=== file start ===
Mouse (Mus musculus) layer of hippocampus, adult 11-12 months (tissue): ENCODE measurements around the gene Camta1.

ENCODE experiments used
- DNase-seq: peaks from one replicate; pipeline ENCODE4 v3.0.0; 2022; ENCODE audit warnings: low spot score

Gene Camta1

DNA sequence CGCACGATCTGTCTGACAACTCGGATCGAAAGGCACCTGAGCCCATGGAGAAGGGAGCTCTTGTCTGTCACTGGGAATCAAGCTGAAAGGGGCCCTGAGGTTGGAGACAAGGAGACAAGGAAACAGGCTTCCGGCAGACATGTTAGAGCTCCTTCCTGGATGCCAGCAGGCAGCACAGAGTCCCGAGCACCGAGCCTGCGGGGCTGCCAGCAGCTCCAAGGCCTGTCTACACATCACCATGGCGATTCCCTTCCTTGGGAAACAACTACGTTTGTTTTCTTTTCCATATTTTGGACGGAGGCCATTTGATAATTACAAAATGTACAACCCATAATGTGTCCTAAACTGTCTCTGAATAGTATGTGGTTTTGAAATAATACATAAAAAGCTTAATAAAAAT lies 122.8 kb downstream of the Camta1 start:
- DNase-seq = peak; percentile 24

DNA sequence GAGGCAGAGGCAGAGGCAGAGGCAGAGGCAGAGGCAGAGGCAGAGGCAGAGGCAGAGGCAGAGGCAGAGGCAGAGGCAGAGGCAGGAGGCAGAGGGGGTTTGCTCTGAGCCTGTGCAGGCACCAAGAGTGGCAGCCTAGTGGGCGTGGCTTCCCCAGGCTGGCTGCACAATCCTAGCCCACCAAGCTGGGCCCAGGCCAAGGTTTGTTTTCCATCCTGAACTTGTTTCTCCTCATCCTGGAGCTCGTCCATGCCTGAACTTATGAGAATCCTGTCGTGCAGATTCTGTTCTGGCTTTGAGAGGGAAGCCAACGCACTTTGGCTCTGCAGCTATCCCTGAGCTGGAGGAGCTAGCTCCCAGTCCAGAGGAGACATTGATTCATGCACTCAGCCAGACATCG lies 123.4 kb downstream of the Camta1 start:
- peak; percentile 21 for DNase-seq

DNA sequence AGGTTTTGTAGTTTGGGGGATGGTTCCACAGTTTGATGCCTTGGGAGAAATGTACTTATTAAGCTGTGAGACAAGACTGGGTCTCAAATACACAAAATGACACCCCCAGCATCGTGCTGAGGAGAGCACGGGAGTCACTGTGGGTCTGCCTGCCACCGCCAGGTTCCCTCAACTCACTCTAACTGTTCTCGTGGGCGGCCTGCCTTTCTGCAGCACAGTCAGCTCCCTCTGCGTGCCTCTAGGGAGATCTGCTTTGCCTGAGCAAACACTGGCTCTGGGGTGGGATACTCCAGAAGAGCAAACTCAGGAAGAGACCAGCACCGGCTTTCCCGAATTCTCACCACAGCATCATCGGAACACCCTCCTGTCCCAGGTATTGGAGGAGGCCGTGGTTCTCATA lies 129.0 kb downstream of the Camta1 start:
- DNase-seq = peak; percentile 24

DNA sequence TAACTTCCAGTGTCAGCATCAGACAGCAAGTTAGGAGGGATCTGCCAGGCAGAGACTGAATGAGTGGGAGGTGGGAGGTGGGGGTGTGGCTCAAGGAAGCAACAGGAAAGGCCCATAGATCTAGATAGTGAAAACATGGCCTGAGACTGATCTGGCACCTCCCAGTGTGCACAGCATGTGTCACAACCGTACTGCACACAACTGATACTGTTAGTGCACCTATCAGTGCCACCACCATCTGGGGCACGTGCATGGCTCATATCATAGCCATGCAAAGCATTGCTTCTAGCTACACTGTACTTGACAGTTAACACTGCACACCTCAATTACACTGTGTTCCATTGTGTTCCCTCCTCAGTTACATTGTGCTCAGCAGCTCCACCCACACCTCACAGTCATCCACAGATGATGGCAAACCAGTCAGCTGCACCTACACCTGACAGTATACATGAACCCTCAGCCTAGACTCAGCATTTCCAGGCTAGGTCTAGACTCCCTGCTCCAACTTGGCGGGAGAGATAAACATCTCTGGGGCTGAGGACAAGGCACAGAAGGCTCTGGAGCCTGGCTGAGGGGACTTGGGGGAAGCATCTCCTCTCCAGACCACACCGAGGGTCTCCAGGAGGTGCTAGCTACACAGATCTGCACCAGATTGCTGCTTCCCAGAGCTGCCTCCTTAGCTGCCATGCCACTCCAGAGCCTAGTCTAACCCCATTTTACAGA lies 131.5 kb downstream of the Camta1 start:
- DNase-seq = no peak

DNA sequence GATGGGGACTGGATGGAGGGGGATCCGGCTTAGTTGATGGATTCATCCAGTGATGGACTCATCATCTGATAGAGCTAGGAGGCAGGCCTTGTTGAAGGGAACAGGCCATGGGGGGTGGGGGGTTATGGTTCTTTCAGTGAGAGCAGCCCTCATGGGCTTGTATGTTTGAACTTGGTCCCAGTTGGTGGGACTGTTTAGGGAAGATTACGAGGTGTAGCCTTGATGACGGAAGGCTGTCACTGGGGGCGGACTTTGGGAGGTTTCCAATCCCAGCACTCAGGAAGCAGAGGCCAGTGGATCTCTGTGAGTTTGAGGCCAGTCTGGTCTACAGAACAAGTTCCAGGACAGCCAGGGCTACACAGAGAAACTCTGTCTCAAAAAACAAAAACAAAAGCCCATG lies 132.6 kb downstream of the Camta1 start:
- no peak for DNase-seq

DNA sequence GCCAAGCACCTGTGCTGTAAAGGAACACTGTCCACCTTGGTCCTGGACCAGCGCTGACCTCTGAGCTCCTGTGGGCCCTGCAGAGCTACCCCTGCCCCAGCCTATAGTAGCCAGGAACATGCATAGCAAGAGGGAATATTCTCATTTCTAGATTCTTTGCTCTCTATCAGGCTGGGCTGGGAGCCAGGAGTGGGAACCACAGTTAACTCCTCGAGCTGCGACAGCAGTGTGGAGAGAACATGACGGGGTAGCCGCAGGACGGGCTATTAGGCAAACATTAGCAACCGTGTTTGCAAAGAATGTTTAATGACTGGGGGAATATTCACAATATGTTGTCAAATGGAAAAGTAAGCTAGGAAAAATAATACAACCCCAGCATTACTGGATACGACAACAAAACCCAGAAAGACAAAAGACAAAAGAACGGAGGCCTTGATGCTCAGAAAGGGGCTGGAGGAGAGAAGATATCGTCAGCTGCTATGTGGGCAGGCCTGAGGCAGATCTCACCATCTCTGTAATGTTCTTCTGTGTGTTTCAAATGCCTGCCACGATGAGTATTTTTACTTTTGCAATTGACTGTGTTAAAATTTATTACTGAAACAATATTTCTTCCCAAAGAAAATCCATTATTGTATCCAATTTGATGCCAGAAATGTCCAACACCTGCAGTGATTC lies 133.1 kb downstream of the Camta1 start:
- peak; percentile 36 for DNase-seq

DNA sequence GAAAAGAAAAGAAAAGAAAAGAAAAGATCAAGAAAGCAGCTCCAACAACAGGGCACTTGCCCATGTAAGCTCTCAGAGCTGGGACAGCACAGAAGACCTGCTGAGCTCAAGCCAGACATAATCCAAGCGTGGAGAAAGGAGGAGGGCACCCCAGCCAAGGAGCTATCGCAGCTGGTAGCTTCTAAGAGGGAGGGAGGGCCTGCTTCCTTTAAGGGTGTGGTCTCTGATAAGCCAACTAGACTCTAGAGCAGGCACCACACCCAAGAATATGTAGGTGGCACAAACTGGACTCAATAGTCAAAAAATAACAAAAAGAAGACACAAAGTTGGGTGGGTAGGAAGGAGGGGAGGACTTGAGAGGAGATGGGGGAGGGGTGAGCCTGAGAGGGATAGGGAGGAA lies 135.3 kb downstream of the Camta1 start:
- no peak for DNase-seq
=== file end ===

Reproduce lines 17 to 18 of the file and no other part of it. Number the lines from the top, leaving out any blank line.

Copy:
DNA sequence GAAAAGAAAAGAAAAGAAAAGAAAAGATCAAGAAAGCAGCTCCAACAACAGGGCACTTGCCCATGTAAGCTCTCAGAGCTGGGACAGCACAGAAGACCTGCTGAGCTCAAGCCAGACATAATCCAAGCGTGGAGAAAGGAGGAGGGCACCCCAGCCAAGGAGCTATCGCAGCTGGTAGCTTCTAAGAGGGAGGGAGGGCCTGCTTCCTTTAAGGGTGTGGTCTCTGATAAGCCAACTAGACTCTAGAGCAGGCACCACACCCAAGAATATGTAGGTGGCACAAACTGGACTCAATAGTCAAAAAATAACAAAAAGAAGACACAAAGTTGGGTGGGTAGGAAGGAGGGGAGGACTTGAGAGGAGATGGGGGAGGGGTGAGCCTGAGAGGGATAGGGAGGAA lies 135.3 kb downstream of the Camta1 start:
- no peak for DNase-seq